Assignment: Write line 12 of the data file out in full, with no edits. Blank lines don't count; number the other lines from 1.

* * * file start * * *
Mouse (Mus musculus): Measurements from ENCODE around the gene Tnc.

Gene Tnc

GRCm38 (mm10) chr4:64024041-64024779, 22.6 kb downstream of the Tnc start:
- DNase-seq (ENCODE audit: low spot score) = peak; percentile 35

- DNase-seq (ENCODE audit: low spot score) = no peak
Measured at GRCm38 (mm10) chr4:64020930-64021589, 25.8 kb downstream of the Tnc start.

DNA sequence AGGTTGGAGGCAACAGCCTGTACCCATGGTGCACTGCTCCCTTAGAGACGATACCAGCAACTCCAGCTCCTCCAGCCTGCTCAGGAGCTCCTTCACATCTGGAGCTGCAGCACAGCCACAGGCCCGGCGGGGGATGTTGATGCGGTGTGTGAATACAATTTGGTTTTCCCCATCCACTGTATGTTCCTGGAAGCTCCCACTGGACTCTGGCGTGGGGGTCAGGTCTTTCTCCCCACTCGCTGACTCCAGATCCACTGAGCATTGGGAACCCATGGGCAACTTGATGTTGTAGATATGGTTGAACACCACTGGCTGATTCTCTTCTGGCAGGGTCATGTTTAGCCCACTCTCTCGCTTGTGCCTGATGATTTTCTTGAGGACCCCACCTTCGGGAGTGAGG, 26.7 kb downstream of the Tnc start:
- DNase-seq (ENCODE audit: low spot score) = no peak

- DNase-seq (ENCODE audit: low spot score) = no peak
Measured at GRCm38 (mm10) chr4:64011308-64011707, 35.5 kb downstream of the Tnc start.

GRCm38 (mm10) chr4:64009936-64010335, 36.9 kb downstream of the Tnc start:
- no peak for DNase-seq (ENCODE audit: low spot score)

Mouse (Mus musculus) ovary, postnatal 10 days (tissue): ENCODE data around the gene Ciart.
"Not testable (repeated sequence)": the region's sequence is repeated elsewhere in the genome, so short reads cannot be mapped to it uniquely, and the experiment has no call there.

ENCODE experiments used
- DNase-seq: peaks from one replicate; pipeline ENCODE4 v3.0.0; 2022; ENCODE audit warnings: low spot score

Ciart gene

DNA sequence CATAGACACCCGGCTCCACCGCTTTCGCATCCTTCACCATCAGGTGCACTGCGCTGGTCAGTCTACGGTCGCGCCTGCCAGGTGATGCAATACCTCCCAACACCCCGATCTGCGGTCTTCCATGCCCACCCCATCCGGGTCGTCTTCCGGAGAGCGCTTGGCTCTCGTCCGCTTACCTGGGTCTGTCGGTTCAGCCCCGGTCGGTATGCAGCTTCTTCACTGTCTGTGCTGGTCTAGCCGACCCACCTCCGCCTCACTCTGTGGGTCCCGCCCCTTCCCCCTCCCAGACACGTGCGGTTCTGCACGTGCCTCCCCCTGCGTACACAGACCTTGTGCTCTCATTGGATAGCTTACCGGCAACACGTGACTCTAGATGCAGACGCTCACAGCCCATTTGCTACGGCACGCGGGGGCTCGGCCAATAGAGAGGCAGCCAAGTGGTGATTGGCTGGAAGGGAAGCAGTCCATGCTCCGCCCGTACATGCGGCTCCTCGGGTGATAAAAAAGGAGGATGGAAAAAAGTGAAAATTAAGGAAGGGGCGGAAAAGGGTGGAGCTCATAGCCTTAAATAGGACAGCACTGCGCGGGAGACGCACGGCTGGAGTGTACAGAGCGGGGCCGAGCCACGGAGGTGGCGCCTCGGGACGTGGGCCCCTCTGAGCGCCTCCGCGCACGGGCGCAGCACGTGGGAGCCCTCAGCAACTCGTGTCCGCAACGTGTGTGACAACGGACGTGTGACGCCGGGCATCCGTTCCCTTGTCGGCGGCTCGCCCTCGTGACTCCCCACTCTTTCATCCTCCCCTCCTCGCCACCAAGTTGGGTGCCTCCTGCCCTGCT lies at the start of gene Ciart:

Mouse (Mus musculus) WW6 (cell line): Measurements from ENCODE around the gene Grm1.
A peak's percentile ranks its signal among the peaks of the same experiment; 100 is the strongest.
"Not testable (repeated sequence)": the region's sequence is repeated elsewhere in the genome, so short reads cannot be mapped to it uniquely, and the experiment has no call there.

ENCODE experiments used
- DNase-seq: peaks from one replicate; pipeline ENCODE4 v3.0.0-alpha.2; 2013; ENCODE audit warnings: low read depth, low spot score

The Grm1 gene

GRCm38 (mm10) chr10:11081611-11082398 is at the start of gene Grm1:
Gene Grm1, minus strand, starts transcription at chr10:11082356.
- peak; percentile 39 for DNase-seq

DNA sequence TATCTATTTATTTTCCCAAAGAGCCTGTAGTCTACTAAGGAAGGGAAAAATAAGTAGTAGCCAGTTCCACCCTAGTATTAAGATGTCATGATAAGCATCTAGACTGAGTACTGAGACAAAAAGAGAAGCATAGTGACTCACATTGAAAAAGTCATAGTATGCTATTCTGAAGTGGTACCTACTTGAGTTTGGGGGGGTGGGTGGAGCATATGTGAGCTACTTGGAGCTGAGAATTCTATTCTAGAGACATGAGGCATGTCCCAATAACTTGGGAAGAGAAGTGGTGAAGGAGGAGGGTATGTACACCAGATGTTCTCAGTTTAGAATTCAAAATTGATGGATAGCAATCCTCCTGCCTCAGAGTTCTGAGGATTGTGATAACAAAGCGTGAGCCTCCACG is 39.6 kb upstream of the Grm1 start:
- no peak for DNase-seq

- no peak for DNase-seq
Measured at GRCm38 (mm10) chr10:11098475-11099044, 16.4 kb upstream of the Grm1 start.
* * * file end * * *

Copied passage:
- no peak for DNase-seq (ENCODE audit: low spot score)